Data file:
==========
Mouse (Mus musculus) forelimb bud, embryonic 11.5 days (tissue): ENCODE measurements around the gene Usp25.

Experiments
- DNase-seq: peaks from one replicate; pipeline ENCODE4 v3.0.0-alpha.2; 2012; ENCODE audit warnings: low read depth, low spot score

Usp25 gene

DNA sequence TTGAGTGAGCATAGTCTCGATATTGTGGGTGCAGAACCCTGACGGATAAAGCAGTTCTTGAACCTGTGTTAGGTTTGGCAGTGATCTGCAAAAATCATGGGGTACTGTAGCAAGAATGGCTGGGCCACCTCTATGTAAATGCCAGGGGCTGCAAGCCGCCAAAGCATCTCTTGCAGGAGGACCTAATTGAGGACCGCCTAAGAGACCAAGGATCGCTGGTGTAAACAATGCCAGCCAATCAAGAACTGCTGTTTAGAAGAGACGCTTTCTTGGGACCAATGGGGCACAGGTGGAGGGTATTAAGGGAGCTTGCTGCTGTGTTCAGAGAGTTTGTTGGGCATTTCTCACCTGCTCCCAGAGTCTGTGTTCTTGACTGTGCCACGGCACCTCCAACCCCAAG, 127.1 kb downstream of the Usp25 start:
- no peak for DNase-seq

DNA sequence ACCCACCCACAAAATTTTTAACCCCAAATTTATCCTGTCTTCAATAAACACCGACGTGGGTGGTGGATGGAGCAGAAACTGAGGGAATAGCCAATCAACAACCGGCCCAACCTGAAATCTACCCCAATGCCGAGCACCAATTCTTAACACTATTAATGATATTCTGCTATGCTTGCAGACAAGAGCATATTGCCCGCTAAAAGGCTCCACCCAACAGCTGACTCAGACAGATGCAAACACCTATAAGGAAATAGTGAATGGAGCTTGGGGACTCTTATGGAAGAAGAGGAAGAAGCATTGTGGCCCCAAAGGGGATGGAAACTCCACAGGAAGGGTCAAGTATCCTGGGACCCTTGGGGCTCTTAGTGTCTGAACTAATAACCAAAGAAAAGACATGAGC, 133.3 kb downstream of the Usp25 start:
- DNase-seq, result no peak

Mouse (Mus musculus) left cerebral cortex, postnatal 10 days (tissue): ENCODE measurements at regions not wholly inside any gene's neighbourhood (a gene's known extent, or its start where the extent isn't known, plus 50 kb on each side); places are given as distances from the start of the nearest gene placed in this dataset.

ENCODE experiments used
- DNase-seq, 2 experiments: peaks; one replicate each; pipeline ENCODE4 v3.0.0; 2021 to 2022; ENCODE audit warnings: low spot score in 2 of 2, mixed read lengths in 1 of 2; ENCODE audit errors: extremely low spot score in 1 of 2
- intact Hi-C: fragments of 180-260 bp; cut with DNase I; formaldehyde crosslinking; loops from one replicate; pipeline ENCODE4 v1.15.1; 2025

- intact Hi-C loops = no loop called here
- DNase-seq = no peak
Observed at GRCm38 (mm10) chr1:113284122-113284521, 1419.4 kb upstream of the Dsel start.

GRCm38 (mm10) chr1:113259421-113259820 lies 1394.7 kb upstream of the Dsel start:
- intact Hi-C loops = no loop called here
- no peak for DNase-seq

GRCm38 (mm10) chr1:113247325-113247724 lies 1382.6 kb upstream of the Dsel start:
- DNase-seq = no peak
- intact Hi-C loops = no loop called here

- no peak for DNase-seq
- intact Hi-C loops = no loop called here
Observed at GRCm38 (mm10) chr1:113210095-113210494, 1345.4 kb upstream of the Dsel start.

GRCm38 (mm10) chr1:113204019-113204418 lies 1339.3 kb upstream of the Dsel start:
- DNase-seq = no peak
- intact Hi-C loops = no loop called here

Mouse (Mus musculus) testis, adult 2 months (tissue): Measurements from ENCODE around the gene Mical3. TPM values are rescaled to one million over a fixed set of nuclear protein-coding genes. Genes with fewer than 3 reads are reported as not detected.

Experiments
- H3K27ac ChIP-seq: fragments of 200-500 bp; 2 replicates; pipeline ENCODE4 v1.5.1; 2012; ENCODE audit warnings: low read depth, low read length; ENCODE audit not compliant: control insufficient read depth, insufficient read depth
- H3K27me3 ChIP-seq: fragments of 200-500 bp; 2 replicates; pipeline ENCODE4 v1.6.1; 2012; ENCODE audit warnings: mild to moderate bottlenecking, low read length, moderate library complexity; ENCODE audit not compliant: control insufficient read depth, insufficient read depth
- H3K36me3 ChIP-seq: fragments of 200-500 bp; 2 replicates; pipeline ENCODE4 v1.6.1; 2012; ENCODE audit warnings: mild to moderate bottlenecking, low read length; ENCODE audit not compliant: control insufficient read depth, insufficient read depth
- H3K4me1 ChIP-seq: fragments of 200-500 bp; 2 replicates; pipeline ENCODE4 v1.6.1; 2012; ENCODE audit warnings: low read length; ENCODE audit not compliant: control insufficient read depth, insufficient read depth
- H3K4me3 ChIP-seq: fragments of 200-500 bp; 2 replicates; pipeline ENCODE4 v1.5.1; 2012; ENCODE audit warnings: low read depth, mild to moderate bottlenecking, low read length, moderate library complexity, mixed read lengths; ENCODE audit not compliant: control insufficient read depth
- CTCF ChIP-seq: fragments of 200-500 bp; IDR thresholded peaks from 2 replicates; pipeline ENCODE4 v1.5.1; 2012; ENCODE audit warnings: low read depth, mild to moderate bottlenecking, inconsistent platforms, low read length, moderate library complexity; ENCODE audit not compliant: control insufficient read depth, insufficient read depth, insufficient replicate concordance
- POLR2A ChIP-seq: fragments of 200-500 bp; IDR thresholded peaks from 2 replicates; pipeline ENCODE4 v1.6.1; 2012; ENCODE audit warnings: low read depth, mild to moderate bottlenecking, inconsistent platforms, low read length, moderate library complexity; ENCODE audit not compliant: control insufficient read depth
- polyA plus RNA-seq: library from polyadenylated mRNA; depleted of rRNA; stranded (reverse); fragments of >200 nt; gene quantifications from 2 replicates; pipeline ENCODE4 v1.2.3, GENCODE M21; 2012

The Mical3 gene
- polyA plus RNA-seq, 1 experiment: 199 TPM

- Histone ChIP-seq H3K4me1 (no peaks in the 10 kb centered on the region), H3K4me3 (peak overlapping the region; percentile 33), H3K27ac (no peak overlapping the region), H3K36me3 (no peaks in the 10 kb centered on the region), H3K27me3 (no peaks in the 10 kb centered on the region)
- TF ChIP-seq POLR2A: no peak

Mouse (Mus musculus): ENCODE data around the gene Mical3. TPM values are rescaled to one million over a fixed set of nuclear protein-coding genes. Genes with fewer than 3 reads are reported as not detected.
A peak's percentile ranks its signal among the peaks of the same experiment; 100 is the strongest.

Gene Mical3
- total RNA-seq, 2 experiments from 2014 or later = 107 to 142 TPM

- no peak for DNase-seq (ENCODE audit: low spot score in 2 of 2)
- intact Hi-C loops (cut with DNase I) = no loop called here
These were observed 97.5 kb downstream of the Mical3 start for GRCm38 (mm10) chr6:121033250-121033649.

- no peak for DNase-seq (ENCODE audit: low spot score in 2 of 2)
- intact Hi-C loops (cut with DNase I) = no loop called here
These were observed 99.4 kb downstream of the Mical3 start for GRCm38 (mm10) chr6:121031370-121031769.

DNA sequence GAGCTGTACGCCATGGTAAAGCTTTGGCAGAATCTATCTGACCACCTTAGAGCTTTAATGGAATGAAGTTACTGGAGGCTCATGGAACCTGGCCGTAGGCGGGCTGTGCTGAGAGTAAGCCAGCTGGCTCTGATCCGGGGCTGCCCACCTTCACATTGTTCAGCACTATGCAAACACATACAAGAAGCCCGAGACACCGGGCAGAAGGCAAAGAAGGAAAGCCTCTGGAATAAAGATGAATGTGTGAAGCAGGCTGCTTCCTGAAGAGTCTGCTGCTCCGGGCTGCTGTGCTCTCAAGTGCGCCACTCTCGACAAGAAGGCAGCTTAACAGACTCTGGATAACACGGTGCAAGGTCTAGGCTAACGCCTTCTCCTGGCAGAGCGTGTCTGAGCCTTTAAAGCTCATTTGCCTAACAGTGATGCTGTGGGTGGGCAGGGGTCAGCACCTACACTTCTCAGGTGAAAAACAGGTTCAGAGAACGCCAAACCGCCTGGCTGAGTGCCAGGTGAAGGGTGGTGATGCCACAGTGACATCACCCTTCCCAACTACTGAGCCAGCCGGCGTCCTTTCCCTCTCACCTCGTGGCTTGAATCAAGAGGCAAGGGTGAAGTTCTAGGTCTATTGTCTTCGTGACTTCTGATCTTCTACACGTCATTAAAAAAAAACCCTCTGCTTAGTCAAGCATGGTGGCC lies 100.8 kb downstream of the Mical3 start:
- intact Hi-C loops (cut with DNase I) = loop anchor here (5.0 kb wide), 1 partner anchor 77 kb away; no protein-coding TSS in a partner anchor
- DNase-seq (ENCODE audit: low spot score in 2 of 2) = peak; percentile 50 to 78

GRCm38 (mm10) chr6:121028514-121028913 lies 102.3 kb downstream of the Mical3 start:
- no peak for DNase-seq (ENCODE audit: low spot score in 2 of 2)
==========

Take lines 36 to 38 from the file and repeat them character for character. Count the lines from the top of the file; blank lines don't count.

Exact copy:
- POLR2A ChIP-seq: fragments of 200-500 bp; IDR thresholded peaks from 2 replicates; pipeline ENCODE4 v1.6.1; 2012; ENCODE audit warnings: low read depth, mild to moderate bottlenecking, inconsistent platforms, low read length, moderate library complexity; ENCODE audit not compliant: control insufficient read depth
- polyA plus RNA-seq: library from polyadenylated mRNA; depleted of rRNA; stranded (reverse); fragments of >200 nt; gene quantifications from 2 replicates; pipeline ENCODE4 v1.2.3, GENCODE M21; 2012

The Mical3 gene